Now that my dog is past the stage where he needs to be in a class for socialization, I prefer semi-privates. My dog overheats easily and even in the winter it can be quite hot here, so having another dog in class gives him (and me) a rest. At this stage of the game, I see little value in groups unless everyone in the class is working at least my level, preferably higher, so I can learn by watching the other students.

 

I've found that group classes frequently have one student that is very high maintenance/ needy and I no longer want to waste my time on such situations

Share this post


Link to post
Share on other sites

I totally get that classes aren't a perfect fit. I am the only one in my class NOT really doing AAC, but that's ok. The a-frame is a different height, the spread jumps are a little different, but I can work through it. I am trialling, after all. And our teacher, whom I adore, regularly emails the class, begging for ideas that people want to work on in class, whether it be gambles or hard weave entries or discriminations, or what have you. No one wants to work on what I need, which is tunnel commitment (stop laughing) so I work on that at home, or at the other end of the barn where there's equipment set up for practice.

 

My teacher uses a motion system and that's what she teaches. If you come from another stream of thought, you're welcome in the class, but the type of advice that she can give you to help with handling choices might not jive with your system, and really, if you are from a system that, say, uses a lot of verbal to override motion, then why wouldn't you find an instructor who teaches that?

 

Most of what she sets up are international-style sequences (think OMD or stuff from the FCIs or European Open). I personally don't like all the twisty spinny stuff, but I do it, and we're actually ok at it. If you were doing NADAC, where you are never going to have to push to a backside or threadle, then you won't like these sequences. And while I don't like the spinning, and in a trial, I likely will do a post to a rear over a Jaako to a blind, I will try it the way she suggests, because that's why I'm taking the class. Rex has more USDAA Fancy Jumpers than regular Jumpers, because I have inadvertently been assimilated to the twisty spinny club (and we really suck at jumpers without weaves). :D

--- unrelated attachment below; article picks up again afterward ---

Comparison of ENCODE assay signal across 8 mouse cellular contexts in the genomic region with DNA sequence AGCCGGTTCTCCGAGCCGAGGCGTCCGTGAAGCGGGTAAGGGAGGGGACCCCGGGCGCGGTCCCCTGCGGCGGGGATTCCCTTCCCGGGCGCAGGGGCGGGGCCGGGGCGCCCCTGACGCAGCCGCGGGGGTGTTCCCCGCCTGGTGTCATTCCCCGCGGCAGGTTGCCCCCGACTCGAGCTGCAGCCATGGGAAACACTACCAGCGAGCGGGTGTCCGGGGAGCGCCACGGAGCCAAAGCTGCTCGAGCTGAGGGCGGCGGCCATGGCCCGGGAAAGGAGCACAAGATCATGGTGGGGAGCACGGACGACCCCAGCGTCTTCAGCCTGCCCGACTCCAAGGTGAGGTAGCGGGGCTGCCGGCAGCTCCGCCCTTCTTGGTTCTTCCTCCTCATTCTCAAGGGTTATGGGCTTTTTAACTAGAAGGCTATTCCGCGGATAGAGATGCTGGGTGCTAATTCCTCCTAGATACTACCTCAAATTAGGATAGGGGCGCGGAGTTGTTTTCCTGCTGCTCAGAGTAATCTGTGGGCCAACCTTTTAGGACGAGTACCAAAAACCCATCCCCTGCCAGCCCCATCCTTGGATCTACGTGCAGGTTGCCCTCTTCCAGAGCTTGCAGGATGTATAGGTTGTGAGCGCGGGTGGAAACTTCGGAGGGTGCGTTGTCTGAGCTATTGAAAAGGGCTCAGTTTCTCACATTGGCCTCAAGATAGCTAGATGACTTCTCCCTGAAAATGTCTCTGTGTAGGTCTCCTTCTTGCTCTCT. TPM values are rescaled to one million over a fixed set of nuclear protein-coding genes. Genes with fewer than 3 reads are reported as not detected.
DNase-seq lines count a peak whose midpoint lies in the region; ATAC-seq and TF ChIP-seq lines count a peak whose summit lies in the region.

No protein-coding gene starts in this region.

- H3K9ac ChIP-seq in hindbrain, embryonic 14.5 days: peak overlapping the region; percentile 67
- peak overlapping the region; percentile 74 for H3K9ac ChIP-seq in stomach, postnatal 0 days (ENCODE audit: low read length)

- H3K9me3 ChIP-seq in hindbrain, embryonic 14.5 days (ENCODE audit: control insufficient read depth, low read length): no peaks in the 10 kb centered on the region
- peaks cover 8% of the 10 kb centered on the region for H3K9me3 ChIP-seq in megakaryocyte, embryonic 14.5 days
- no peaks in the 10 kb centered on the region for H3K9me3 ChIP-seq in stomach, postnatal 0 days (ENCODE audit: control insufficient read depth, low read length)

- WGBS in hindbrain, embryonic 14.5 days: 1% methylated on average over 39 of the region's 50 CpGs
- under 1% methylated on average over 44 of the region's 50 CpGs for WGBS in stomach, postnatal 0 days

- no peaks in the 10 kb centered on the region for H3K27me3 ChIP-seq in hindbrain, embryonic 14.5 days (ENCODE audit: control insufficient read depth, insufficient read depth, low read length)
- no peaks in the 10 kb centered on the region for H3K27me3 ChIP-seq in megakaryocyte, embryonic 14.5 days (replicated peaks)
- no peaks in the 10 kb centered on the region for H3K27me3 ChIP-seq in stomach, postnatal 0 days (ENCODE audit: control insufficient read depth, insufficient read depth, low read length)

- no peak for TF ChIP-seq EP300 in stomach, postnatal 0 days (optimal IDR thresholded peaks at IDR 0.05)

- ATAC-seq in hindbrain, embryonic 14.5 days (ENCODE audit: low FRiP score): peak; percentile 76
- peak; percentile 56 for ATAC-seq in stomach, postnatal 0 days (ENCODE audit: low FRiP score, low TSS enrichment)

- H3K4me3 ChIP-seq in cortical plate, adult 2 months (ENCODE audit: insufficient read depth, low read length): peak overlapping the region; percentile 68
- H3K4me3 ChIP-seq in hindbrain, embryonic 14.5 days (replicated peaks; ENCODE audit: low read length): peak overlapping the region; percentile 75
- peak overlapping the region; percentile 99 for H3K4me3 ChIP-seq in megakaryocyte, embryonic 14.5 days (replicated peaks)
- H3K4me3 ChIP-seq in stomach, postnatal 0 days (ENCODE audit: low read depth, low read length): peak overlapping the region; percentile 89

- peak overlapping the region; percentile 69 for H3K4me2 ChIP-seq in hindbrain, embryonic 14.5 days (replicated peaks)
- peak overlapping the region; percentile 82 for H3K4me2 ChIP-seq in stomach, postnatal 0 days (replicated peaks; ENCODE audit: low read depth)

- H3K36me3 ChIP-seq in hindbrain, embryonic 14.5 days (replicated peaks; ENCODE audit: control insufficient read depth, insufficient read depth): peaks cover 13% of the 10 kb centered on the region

I used to have tunnel issues, both fear and commitment due to the fear, so I get it ;)

 

Now I can't keep Lily out of the tunnels! So there is hope.

Share this post


Link to post
Share on other sites

I won't even mention what my Rally FrEe instructor allows me to do in her class each and every week . . . !!!

 

It would be beyond shocking!! :P

Share this post


Link to post
Share on other sites

I don't know that anyone is offended. I know I wasn't, I was just having a discussion. That's what these boards are for. Kristine often offers a view that is different than mine when it comes to training, and we have a discussion about it. I learn stuff. I don't know if she learns anything from me but at least I hope she's not worse off for having been in a discussion.

 

I've learned stuff from you. :)

 

This is the best site on the internet for discussion. We don't all always agree, but this is actually the last place that I know of where we can disagree, and even get into something of a heated debate on a particular issue, even break out into a downright spat from time to time, and we all stick around and keep on talking to each other! We might agree tomorrow. Or not. And it's all good.

 

I certainly wasn't offended by any of this.

Share this post


Link to post
Share on other sites

I used to have tunnel issues, both fear and commitment due to the fear, so I get it ;)

 

Now I can't keep Lily out of the tunnels! So there is hope.

Thanks! My dog is going to be 9 in May, and he's been competing for 6 years. He has qualified for Cynosport for 4 years, AAC Nationals for 3, and actually isn't a bad agility dog except for this. I think we're at the point in our career where we just laugh, because what border collie WHO IS AFRAID OF NOTHING EXCEPT FOR THE SOUND OF WIND ON A VIDEO balks at going in a tunnel? As far as we can tell, it's because he doesn't want to lose sight of my knee, because then what would he bark at? :D

Share this post


Link to post
Share on other sites

Create an account or sign in to comment

You need to be a member in order to leave a comment

Create an account

Sign up for a new account in our community. It's easy!

Register a new account

Sign in

Already have an account? Sign in here.

Sign In Now

×